Guilty pleasures (the up-side of invasives)...
|("Invasive" wildflower display between Cromwell and Alexandra, New Zealand) [All photos by Jan Fahs]|
Like all good conservationists, I like my nature pure. I would just as soon only see native plants in most landscapes (with the minor exception of city gardens and of course vegetable and cereal producing areas to feed us--and I suppose some pastoralism in there too...it's getting more complicated). But what happens when the invasives create gardenesque sweeps worthy of a painter? Can we make exceptions for these?
Proof I was in New Zealand last month (is it last month already? feels like yesterday still the impressions are so bright) and here Jan (whose pictures I'm using throughout this post--mine weren't as good) has caught me in the act: we both took way too many pictures.
Of course, its mostly red valerian (a.k.a. Jupiter's beard: Centranthus ruber) which has naturalized many places on the planet. I have admired this blooming wild in Greece, where it seems to almost always be a chalky pink: here every shade from pure white to deep crimson can be found. Along with California poppies (Eschscholtzia californica) and a goodly number of other Mediterranean introductions. All of them exotics and all of them planted with such cunning and care you'd swear it was a garden.
The environmentalist angel on one shoulder is fuming with anger and indignation: how could such horrible invasives be tolerated? There is another fallen angel, on my other shoulder whispering ("Aaaah, isn't it pretty?"). I have some friends who have only one angel, who can look at this and not suffer some qualms and indecision: if I were given a magic wand, would I "whoosh" away all the invasives and restore exactly what was there prior to European settlement? Or should we go back before the Maoris as well (they must have had an impact too, don't you think?)...and would that restored landscape persist with rabbits, hares, possums and so many other plants that are probably responsible for the success of what you see more than humans by ourselves.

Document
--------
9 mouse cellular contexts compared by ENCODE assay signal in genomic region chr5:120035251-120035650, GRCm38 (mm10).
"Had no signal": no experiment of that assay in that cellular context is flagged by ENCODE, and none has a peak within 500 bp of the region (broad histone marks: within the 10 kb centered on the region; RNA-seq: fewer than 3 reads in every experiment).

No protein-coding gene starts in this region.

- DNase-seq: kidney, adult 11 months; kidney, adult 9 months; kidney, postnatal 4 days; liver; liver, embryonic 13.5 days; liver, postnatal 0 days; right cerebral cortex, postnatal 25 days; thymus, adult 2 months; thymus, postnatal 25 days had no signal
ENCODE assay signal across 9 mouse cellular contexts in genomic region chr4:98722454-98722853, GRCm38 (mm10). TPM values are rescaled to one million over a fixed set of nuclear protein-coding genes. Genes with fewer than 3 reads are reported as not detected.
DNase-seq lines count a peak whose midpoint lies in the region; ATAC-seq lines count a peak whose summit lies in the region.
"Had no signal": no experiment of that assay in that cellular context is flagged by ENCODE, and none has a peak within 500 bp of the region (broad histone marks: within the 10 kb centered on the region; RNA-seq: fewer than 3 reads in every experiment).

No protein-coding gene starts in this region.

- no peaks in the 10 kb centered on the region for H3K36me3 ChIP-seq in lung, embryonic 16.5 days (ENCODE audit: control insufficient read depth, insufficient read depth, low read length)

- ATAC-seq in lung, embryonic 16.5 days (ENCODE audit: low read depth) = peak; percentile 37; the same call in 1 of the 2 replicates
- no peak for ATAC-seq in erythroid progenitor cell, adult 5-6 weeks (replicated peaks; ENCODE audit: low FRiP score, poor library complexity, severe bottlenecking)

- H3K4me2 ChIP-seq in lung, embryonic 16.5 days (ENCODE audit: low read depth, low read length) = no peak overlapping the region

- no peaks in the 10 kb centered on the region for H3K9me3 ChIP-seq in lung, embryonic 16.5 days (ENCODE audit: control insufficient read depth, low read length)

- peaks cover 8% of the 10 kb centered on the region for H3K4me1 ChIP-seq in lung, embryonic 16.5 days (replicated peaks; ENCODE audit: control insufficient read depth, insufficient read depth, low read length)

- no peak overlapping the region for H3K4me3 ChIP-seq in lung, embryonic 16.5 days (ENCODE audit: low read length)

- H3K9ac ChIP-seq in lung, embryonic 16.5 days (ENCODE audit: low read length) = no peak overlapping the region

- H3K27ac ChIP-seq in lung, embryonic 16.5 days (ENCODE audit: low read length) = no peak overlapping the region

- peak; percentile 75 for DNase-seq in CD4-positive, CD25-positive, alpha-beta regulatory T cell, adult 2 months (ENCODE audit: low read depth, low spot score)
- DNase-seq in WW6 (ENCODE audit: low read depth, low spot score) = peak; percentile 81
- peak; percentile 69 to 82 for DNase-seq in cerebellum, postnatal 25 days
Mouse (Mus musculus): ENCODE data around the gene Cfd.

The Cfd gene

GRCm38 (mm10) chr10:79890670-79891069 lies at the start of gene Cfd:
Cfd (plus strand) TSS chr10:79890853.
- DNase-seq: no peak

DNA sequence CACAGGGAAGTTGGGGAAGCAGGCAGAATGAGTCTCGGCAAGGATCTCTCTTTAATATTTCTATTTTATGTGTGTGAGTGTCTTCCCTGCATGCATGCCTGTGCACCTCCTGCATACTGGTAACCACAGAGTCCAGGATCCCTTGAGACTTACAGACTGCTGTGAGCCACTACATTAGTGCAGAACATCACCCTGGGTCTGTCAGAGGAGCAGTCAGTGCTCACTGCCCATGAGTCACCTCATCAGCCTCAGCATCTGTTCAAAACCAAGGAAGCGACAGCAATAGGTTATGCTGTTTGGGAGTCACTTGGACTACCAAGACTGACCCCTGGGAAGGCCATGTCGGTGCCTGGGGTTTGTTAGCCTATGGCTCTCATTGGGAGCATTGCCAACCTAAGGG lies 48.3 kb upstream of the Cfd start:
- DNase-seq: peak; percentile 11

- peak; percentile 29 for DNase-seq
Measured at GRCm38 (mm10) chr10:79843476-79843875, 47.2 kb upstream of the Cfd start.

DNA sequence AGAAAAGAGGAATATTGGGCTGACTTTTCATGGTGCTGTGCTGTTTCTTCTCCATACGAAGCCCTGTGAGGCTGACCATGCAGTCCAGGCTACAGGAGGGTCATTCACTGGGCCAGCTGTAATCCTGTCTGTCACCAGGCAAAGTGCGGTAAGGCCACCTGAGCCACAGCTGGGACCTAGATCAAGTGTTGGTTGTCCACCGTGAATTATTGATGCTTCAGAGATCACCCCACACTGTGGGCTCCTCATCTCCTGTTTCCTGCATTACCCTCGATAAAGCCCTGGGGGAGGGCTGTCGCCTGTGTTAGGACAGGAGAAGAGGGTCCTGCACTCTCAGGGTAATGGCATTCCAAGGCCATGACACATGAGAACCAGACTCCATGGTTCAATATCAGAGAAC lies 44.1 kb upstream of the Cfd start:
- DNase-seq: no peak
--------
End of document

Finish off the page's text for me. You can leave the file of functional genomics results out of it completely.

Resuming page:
Have I mentioned the lavender you've been seeing is Thymus vulgaris? This was much the commonest weed, growing so thickly that it's harvested by the ton for herbal extracts. There is a minor industry of herbalists who rely on the plant itself, and legions of beekeepers who bring their hives here: how does the thyme on this hill differ from alfalfa in a pasture (or paddock as they say in New Zealand?)...
I believe this is Salvia verbenacea. And there were legions of Mignonette (Reseda luteola, I believe, although only R. alba is listed on the Department of Conservation's weed list) and other fellow travelers here and elsewhere...
Excuse me while I admire this unholy landscape. I guess we may all share a little of the sublime hypocrisy of those pious evangelistic preachers who bellow fiercely on the pulpit, but wallow in sin when parishioners aren't around. A stretch of a comparison, I know!
A last few lingering looks...
Our salvia again...such tracery!
Just a little more red and pink, please!
I'm incorrigible, but you're still looking at it too aren't you?
We wind down with some thymes...
|Scotch broom by the acre (abetted by agricultural practice and logging)|
Everything you see in this picture is exotic: the Eurasian grasses, the broom and the distanct plantation of Monterrey pines: in fact there is barely a stitch of native vegetation anywhere on the eastern quadrant of New Zealand below, say 1000 feet (more or less)... That said, there are a few remarkable reserves throughout the country (even at lower elevations) and a high level of awareness among every New Zealander I met about the ecological issues and challenges they face. I believe the horticulturists especially are extremely self-conscious and have borne the brunt of the pain of the draconian laws meant to prohibit new weeds: any new plant to cultivation in N.Z. must be submitted to a Government process costing tens of thousands of dollars--a very regressive and self defeating example of colossal myopia and ineffectiveness in my opinion. Makes me root for the weeds, frankly!
It may be an ecological menace, but it's beautiful!
New Zealand plantspeople can't obtain the latest Podophyllums from China legally (plants that are never posing a threat to anything but pocketbooks of plantsmen)...but they are free to pave their lawns (and countryside) with invasive Eurasian grasses, and topiaries. I rather liked these in the Southlands!
|I shall quit while I'm sorta ahead...|